Yole Développment: The key emerging non-volatile technologies like phase-change memory (PCM), magnetoresistive random access memory (MRAM) and resistive random access memory (RRAM) have long development histories. Yet, their adoption remains restricted to niche markets due to various factors. Available products have limited density, and the introduction of high density products by emerging NVM pioneers has been delayed. There are manufacturing challenges due to the introduction of new materials and process steps. Meanwhile, mainstream memory technologies are continuously improving in terms of density and cost. Finally, there has been an absence of a killer application that would challenge dynamic random access memory (DRAM) and NAND flash memory. [read further, LINK] - Thanks to Terry Francis for sharing this one!
Time to market for differen memory technologies (Yole Développment, LINK)
Unfortunately, Yole does not mention here the developments in Ferroelectric hafnium oxide based FeFET and FRAM (by NaMLab, Fraunhofer and Globalfoundries). There has been quite some progress over a 10 years development (originally imitated and discovered by Qimonda R.I.P.) so far and most recent approach by Imec integrating Ferro FETs in a bit scalable 3D-NAND style architecture. The main advantage of this technology is that in the case of a logic embedded memory cell and a stand alone 3D-NAND style version standard equipment and process flows can be used in HVM. In addition, according to Imec memory Guru Jan van Houdt, "It [FeFETs] has particularly interesting characteristics for future storage-class memory, which will help overcome the current bottleneck caused by the differences in speed between fast processors and slower mass memory"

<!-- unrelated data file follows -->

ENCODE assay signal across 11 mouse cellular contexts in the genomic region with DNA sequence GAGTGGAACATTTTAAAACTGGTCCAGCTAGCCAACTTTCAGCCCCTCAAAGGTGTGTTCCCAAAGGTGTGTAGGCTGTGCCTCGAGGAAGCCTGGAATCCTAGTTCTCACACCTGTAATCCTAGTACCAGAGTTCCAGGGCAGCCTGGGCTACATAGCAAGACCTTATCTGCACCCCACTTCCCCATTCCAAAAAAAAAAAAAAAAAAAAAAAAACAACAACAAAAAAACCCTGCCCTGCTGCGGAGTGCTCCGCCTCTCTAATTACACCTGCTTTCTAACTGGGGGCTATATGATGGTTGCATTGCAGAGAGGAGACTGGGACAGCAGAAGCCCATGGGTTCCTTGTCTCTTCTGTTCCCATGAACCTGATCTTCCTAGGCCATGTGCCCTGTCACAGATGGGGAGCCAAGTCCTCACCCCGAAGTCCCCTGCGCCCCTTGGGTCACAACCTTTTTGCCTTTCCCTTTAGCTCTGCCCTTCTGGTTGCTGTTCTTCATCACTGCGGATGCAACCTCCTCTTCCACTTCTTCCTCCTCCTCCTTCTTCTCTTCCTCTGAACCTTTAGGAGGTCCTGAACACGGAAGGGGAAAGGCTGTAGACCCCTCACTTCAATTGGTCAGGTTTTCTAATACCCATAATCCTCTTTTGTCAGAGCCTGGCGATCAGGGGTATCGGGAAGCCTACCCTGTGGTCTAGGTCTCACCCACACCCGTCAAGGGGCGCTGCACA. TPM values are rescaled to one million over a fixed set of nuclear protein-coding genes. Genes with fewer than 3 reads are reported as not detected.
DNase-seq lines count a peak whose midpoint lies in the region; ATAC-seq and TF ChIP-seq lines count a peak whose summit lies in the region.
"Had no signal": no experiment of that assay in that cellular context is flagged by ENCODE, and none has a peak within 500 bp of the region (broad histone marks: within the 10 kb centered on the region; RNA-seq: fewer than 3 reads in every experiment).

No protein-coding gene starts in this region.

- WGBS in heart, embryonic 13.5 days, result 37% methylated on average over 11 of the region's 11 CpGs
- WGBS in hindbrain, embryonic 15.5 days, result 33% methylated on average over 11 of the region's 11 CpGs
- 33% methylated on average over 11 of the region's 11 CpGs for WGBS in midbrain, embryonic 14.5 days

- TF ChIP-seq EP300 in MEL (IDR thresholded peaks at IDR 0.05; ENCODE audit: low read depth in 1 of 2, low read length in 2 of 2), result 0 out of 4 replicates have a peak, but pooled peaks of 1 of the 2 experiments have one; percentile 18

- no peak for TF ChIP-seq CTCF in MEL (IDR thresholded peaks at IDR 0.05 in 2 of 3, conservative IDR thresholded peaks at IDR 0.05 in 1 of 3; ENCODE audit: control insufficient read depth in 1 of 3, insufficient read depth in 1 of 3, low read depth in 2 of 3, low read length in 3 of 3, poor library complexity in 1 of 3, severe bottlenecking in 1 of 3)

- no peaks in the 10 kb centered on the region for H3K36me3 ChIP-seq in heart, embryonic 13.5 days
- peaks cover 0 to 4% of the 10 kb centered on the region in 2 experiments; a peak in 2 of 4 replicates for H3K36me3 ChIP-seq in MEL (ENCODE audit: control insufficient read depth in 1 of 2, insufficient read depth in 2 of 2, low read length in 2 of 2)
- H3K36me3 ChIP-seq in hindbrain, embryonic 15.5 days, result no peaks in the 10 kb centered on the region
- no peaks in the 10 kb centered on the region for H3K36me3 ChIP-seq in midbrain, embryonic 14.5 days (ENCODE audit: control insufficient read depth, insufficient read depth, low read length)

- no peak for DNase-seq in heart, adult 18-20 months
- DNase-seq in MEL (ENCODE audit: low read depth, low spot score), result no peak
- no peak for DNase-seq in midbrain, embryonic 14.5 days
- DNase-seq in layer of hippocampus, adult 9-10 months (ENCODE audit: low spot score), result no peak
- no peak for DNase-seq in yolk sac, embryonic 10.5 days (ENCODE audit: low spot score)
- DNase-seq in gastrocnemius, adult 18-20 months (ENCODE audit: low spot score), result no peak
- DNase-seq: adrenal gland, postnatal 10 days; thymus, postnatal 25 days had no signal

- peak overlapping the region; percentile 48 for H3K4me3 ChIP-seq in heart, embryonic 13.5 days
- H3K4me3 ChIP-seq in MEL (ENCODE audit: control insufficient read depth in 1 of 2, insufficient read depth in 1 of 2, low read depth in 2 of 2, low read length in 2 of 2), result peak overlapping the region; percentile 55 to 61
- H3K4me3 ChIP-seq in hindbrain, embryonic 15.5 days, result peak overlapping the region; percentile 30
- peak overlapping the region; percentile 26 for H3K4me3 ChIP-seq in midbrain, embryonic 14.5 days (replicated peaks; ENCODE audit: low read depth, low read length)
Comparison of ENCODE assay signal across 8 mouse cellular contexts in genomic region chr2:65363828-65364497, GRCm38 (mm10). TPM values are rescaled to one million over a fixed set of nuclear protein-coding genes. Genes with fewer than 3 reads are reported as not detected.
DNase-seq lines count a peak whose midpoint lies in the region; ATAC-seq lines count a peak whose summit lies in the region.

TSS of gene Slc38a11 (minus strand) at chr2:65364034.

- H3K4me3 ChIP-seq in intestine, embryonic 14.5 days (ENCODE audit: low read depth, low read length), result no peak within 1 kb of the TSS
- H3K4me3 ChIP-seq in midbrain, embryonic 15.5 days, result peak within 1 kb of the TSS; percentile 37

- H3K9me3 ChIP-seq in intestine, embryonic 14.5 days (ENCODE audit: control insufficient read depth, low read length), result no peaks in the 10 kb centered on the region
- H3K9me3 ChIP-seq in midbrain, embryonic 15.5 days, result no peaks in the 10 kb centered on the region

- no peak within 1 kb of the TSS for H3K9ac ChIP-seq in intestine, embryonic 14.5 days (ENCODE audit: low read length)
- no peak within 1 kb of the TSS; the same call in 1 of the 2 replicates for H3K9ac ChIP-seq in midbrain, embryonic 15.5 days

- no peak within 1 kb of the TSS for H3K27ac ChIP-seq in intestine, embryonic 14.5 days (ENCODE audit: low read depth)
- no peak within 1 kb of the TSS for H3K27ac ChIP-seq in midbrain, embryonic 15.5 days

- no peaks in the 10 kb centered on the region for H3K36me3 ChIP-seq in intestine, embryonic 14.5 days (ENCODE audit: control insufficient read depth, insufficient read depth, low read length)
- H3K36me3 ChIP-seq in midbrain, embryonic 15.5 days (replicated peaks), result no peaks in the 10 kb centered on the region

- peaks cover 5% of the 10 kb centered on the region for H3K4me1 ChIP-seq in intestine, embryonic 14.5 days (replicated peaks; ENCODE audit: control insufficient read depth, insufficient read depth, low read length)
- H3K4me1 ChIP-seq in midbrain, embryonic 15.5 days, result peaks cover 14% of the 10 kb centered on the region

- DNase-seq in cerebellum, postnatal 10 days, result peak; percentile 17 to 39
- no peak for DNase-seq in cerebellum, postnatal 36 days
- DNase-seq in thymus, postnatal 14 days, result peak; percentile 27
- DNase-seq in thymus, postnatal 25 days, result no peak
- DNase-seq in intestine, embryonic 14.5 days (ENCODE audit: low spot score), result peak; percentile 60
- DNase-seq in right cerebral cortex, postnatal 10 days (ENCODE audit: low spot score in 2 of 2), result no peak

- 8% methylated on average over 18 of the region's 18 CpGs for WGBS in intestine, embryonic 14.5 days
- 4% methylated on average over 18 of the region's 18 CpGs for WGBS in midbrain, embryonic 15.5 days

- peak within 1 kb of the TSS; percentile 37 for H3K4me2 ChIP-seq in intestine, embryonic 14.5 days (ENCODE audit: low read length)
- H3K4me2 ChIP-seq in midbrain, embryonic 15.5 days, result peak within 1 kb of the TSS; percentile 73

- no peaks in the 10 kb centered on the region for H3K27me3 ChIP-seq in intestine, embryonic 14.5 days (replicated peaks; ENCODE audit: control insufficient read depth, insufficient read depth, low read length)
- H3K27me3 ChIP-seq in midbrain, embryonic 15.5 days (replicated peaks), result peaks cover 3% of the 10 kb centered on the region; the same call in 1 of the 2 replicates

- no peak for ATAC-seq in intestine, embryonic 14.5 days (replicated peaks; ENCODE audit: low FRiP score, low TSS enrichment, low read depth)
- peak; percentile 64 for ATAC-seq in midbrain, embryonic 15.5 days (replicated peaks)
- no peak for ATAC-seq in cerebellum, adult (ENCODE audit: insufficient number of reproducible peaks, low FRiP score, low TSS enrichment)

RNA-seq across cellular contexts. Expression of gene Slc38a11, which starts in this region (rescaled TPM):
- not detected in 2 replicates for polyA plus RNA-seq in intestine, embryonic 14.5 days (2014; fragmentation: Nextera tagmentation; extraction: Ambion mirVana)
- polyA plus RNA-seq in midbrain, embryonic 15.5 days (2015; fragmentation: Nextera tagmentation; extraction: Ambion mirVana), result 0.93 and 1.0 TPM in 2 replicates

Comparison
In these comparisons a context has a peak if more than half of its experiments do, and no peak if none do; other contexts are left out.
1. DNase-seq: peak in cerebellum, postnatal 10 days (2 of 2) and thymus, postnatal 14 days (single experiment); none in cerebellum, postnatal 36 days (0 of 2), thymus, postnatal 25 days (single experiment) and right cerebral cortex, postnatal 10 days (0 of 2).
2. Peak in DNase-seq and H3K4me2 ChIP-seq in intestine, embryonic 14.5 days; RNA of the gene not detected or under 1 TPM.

The last couple of years there is an increased IP filing in hafnium oxide and related technologies and precursors and especially for ferroelectric memory. It was also apparent by studying the last VLSI program that there are man more mature activities in this technology and if I remember correctly there was 6-8 presentations on this topic. Possibly the report itself gives some insights also to the status of ferroelectric NVM technologies.
Imec is confident that their FeFET concept has all the required characteristics for both stand-alone and embedded memories, from non-volatile DRAM to Flash-like memories. (2017 Symposia on VLSI Technology and Circuits, Kyoto Japan June 7, 2017, source www.imec.be)
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